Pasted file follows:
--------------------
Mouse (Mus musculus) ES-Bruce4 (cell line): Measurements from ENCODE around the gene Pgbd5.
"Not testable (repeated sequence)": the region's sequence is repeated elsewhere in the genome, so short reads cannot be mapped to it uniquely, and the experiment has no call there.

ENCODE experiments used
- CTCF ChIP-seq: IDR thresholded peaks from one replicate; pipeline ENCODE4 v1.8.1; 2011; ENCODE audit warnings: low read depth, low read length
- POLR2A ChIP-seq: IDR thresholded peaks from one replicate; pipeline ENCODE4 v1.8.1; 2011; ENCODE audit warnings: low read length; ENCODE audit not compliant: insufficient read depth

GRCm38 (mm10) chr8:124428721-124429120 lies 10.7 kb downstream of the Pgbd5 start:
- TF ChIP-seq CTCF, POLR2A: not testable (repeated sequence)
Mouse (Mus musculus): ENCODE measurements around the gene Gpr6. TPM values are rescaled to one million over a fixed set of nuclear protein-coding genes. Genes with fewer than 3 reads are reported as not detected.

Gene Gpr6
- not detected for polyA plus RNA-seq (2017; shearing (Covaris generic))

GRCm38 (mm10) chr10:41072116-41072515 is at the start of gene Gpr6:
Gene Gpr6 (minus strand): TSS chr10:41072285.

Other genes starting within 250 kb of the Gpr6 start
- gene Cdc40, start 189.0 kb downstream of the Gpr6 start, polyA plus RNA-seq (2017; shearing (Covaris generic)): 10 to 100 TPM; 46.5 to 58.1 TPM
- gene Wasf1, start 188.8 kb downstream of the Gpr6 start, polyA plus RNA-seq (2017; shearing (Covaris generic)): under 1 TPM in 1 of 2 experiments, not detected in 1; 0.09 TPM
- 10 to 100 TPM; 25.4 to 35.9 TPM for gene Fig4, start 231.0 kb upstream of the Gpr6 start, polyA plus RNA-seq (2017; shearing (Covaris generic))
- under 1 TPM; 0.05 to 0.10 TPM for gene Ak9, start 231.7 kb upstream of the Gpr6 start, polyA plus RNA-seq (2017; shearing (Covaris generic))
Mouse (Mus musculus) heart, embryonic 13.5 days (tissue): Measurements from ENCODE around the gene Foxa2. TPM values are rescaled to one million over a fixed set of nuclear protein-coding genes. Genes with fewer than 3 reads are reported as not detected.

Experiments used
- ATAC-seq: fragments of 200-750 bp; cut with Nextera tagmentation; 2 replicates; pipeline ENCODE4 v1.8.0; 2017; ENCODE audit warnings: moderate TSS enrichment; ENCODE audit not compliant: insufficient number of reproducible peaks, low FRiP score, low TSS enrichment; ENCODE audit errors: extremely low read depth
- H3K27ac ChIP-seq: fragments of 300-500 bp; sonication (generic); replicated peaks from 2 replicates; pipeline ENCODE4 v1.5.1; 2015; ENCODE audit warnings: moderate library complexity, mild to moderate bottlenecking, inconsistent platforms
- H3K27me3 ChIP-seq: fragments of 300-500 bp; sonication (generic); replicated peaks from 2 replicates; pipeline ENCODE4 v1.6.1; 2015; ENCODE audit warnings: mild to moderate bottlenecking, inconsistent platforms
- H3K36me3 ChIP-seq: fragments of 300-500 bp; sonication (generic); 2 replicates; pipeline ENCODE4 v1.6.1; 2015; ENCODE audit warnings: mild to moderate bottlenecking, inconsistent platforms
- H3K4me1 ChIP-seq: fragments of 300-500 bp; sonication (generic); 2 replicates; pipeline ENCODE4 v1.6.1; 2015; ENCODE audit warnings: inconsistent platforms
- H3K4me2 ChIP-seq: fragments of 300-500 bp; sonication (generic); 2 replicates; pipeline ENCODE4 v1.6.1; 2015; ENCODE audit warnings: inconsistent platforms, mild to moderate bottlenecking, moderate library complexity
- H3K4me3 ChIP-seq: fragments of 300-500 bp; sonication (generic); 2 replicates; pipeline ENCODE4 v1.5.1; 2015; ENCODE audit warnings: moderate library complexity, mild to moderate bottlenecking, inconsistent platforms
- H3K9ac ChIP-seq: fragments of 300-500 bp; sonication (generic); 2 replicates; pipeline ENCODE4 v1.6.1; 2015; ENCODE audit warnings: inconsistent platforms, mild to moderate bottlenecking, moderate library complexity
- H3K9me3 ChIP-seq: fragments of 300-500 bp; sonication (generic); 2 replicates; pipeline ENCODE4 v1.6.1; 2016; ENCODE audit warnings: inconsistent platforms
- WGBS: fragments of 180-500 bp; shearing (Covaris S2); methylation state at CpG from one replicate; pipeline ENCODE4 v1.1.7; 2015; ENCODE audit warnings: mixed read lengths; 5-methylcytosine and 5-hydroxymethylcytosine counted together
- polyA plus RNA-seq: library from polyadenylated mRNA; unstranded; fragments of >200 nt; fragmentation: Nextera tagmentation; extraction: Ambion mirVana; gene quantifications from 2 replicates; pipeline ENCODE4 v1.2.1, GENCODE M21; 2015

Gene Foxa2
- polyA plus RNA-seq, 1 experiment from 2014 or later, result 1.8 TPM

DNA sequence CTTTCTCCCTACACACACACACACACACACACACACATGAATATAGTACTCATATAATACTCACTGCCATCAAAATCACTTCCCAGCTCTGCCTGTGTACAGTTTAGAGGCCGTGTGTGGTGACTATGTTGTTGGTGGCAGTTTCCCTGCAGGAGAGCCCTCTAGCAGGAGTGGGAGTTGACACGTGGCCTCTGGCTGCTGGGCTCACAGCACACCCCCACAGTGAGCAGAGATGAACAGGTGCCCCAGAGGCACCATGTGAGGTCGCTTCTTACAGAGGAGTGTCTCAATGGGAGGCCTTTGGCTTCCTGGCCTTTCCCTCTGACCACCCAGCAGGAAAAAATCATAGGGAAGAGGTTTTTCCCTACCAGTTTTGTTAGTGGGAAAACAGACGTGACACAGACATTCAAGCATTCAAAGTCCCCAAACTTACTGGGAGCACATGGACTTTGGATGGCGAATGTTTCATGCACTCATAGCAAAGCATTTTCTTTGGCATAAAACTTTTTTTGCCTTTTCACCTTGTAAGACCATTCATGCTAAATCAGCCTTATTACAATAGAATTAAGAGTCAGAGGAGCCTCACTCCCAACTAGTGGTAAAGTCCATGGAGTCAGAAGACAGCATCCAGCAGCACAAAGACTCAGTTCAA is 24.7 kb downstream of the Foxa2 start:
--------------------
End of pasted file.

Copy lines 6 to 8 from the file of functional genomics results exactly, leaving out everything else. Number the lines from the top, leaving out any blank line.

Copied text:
GRCm38 (mm10) chr8:124428721-124429120 lies 10.7 kb downstream of the Pgbd5 start:
- TF ChIP-seq CTCF, POLR2A: not testable (repeated sequence)
Mouse (Mus musculus): ENCODE measurements around the gene Gpr6. TPM values are rescaled to one million over a fixed set of nuclear protein-coding genes. Genes with fewer than 3 reads are reported as not detected.